To understand the mechanism of some ultra-fast processes, scientists need ultra-high-speed video cameras that perform slow motion. The performance of most of them is limited to about 100 thousand frames per second. Now a camera has been created that shoots 15 million times faster. She is capable of capturing even the movement of light.
The last world record belonged to the apparatus created at the University of Tokyo - 4.4 trillion. frames / sec. However, this record was also surpassed by researchers at Lund University, who developed an ultra-high-speed camera with a performance of 5 trillion frames per second. In other words, she is capable of filming an event lasting only 0.2 trillion. fractions of a second.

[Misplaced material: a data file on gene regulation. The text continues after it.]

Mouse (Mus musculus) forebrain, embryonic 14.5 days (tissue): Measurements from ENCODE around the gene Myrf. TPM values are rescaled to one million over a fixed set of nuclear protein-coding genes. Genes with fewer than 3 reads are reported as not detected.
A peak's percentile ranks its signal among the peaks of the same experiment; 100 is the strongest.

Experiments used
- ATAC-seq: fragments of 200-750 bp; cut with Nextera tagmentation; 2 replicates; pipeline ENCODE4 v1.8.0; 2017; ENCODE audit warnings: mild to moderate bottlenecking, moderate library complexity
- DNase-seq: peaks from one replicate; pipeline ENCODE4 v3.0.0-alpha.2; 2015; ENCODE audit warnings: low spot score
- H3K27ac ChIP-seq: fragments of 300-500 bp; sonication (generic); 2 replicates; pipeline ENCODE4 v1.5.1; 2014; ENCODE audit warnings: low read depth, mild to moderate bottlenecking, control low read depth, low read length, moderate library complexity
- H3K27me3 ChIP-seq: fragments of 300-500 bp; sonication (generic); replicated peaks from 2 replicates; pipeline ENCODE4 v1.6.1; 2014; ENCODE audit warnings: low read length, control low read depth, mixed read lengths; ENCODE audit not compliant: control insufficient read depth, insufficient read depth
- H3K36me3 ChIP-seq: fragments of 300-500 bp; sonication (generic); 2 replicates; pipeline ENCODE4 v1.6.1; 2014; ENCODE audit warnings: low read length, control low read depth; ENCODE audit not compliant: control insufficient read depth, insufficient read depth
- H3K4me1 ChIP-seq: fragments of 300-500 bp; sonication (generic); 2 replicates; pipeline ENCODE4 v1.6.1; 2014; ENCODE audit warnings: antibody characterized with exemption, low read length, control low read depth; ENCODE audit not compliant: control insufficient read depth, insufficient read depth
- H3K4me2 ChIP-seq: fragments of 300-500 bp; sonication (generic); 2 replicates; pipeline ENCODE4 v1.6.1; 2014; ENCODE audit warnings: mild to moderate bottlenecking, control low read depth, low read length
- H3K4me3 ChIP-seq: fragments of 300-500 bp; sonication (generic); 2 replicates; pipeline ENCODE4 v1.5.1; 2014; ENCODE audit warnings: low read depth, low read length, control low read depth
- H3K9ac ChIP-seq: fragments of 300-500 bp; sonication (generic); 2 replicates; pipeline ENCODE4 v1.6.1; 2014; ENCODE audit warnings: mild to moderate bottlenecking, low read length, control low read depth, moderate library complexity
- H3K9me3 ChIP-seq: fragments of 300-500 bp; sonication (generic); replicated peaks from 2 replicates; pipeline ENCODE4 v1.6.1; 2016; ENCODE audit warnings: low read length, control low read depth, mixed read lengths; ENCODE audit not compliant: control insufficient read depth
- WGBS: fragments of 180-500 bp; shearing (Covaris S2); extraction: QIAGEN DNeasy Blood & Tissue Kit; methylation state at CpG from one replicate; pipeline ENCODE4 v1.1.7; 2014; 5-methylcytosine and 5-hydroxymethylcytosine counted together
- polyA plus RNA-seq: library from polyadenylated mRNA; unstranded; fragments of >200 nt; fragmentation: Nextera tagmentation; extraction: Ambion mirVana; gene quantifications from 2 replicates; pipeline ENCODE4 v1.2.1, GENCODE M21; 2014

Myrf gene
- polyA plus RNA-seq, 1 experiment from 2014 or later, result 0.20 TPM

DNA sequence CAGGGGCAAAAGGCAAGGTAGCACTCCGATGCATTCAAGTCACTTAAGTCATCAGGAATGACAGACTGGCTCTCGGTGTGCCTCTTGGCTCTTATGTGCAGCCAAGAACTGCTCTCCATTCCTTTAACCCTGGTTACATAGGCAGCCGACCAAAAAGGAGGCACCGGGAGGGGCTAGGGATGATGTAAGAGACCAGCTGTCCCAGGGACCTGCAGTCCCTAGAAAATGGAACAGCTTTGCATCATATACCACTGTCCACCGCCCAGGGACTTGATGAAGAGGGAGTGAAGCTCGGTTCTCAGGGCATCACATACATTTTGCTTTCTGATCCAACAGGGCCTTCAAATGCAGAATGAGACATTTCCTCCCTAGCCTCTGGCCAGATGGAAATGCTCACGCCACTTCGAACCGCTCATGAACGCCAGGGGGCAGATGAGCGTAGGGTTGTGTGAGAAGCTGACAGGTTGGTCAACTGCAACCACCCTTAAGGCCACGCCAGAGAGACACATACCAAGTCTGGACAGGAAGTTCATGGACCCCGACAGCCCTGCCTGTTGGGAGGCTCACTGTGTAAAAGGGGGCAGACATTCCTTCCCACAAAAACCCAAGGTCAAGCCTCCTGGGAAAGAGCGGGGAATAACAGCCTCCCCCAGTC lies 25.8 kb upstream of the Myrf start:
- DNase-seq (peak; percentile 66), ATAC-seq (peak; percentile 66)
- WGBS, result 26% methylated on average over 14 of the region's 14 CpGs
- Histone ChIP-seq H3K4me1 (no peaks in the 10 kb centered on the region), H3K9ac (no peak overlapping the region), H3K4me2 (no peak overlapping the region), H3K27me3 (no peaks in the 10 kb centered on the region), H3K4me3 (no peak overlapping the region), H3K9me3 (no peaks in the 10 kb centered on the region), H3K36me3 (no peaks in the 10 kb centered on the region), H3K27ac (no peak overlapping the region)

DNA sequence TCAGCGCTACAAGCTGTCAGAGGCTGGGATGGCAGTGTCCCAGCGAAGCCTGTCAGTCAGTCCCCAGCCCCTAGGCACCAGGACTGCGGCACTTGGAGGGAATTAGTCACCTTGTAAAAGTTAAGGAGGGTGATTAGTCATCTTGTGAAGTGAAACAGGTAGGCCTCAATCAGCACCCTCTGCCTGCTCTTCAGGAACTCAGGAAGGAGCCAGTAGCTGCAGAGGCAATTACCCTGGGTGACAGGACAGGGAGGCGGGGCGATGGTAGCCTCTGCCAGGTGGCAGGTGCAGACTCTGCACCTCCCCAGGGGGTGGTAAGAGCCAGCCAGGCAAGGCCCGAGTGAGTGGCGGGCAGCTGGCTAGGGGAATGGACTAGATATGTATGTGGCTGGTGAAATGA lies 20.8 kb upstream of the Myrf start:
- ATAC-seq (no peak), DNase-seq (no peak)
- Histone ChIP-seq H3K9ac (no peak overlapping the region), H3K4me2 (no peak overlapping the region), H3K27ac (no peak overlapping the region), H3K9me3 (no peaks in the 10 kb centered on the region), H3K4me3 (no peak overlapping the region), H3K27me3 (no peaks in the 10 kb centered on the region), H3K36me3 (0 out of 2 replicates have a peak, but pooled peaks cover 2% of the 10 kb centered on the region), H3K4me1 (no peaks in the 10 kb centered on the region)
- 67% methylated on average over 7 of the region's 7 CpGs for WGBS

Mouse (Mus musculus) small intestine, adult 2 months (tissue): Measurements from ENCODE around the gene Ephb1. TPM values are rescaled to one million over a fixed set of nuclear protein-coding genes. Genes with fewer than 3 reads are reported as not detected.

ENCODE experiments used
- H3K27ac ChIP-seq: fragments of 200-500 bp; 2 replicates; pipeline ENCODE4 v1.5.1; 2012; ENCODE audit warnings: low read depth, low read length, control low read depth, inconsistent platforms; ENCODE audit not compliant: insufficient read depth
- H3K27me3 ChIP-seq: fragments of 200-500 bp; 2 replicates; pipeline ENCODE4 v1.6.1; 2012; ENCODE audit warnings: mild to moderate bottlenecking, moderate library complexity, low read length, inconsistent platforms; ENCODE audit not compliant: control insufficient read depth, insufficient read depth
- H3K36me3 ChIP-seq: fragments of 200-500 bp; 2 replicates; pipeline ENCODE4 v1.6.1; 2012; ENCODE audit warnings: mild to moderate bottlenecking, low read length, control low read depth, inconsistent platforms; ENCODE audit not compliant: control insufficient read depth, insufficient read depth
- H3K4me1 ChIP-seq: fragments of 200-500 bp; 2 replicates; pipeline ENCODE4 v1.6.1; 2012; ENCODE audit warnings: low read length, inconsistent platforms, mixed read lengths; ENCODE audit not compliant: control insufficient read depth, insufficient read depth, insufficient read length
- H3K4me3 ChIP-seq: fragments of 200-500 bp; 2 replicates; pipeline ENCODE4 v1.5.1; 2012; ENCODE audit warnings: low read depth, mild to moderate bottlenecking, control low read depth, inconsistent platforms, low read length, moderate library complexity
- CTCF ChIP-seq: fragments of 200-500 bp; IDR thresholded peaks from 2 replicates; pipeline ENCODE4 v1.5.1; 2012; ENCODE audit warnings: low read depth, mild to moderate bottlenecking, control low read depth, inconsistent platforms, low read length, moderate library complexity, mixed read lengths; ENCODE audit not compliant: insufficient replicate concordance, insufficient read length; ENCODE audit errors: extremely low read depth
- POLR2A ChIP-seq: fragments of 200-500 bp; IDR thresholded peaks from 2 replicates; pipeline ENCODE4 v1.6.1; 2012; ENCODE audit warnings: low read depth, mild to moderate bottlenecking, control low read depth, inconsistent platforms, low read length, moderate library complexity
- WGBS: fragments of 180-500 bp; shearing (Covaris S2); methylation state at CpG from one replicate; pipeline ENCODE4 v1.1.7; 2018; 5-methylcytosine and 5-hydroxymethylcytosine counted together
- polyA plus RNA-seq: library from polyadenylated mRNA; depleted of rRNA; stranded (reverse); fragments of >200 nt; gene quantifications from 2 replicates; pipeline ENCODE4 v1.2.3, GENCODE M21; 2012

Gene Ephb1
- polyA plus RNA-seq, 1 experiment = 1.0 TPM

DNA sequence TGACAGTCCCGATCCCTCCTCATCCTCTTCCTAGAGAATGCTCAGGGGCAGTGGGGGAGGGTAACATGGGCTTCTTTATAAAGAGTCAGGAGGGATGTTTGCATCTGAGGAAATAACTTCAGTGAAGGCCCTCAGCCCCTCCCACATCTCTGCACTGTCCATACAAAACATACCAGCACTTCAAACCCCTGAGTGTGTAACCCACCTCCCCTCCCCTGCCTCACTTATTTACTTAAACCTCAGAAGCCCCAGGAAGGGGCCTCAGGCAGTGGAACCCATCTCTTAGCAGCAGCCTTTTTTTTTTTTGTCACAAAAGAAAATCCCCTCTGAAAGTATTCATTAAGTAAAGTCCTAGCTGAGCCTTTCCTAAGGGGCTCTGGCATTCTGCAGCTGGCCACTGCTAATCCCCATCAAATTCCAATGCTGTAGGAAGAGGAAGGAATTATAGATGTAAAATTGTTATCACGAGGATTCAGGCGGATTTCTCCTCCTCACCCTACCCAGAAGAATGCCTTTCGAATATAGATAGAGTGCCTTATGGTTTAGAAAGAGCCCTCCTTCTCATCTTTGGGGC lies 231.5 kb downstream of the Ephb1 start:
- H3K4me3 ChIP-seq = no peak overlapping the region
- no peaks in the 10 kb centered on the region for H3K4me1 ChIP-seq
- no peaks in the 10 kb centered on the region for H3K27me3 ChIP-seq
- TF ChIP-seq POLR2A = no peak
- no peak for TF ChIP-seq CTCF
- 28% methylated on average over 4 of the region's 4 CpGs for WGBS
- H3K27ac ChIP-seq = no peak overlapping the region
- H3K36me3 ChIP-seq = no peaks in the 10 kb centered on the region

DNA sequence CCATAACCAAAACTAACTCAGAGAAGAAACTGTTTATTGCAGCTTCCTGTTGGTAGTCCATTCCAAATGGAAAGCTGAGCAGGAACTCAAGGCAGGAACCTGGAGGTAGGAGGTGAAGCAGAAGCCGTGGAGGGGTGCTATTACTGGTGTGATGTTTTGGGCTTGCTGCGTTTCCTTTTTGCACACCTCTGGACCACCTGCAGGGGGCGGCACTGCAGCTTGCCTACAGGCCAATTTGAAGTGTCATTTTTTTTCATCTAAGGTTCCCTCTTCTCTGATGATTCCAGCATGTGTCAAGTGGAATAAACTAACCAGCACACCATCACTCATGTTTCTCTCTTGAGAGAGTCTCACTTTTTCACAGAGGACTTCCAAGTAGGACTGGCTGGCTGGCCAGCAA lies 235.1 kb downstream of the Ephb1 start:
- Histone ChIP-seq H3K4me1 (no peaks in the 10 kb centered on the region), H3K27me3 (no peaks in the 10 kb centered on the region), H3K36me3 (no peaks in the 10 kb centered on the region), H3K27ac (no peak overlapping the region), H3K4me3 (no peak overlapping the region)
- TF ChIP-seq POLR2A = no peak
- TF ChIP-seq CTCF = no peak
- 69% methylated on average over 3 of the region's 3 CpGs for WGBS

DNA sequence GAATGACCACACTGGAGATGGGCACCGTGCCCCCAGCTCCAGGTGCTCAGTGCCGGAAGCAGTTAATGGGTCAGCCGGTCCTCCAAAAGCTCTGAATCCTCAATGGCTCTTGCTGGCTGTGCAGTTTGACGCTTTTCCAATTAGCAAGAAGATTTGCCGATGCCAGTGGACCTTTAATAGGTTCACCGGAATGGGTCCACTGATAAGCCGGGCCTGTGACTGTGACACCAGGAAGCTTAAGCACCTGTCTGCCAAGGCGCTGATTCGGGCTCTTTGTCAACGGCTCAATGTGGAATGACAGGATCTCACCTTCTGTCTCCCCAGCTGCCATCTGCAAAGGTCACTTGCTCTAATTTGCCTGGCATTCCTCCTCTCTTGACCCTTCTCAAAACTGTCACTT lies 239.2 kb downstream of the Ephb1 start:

According to one of the leading specialists of the project, Elias Kristensson, we are talking about the processes occurring in the picosecond and femtosecond ranges, in particular, during explosions, plasma flares, ultra-high-speed combustion during chemical reactions.
The technology is not about capturing 5 trillion individual frames every second. Instead, the camera captures several images at once in one frame by illuminating the object with a series of ultra-short light laser pulses, encoded with a specific code. Then, using the "encryption key", a special algorithm can extract the complete sequence.